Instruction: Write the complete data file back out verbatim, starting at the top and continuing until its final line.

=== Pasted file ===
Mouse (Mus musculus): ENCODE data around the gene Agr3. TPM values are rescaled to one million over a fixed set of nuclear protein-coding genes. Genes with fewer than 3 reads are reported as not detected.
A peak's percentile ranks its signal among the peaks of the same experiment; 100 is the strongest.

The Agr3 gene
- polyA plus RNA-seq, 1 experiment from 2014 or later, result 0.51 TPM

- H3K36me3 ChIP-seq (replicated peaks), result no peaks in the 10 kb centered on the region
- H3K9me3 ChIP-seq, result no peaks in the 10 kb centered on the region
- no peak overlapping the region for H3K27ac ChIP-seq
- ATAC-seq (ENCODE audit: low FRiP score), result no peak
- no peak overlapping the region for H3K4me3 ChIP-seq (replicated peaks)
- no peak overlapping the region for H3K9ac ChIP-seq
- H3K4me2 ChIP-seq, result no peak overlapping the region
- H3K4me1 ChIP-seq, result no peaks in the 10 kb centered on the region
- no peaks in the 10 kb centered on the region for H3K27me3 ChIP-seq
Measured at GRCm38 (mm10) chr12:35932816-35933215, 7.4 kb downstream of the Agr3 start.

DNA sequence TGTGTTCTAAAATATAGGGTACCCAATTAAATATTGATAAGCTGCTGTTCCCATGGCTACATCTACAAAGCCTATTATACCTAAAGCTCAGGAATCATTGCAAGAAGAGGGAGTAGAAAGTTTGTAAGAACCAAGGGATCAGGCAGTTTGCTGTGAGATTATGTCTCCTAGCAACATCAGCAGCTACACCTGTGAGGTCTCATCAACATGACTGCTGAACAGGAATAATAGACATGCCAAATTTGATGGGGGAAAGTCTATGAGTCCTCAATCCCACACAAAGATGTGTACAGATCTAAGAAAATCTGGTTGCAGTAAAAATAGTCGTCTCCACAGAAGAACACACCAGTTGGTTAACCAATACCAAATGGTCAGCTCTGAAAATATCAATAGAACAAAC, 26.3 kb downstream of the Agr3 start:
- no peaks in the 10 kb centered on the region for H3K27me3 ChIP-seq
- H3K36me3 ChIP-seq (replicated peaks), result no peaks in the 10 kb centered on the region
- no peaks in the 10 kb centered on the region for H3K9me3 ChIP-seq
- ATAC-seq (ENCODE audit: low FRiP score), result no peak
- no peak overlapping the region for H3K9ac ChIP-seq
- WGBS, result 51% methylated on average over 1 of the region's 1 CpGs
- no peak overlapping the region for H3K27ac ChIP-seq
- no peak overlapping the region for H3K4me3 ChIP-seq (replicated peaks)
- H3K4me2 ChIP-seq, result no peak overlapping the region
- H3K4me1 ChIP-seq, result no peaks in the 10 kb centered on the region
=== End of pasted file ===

Mouse (Mus musculus): ENCODE data around the gene Agr3. TPM values are rescaled to one million over a fixed set of nuclear protein-coding genes. Genes with fewer than 3 reads are reported as not detected.
A peak's percentile ranks its signal among the peaks of the same experiment; 100 is the strongest.

The Agr3 gene
- polyA plus RNA-seq, 1 experiment from 2014 or later, result 0.51 TPM

- H3K36me3 ChIP-seq (replicated peaks), result no peaks in the 10 kb centered on the region
- H3K9me3 ChIP-seq, result no peaks in the 10 kb centered on the region
- no peak overlapping the region for H3K27ac ChIP-seq
- ATAC-seq (ENCODE audit: low FRiP score), result no peak
- no peak overlapping the region for H3K4me3 ChIP-seq (replicated peaks)
- no peak overlapping the region for H3K9ac ChIP-seq
- H3K4me2 ChIP-seq, result no peak overlapping the region
- H3K4me1 ChIP-seq, result no peaks in the 10 kb centered on the region
- no peaks in the 10 kb centered on the region for H3K27me3 ChIP-seq
Measured at GRCm38 (mm10) chr12:35932816-35933215, 7.4 kb downstream of the Agr3 start.

DNA sequence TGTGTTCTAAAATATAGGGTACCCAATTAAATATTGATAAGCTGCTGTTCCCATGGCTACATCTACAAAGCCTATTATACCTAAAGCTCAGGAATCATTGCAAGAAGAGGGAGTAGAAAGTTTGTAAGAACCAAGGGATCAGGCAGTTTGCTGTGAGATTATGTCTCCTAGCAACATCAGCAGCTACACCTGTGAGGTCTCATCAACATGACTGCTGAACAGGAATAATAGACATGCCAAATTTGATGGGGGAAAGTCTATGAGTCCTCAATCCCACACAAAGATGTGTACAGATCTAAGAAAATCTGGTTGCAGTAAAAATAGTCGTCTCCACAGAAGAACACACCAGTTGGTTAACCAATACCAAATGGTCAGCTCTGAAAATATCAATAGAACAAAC, 26.3 kb downstream of the Agr3 start:
- no peaks in the 10 kb centered on the region for H3K27me3 ChIP-seq
- H3K36me3 ChIP-seq (replicated peaks), result no peaks in the 10 kb centered on the region
- no peaks in the 10 kb centered on the region for H3K9me3 ChIP-seq
- ATAC-seq (ENCODE audit: low FRiP score), result no peak
- no peak overlapping the region for H3K9ac ChIP-seq
- WGBS, result 51% methylated on average over 1 of the region's 1 CpGs
- no peak overlapping the region for H3K27ac ChIP-seq
- no peak overlapping the region for H3K4me3 ChIP-seq (replicated peaks)
- H3K4me2 ChIP-seq, result no peak overlapping the region
- H3K4me1 ChIP-seq, result no peaks in the 10 kb centered on the region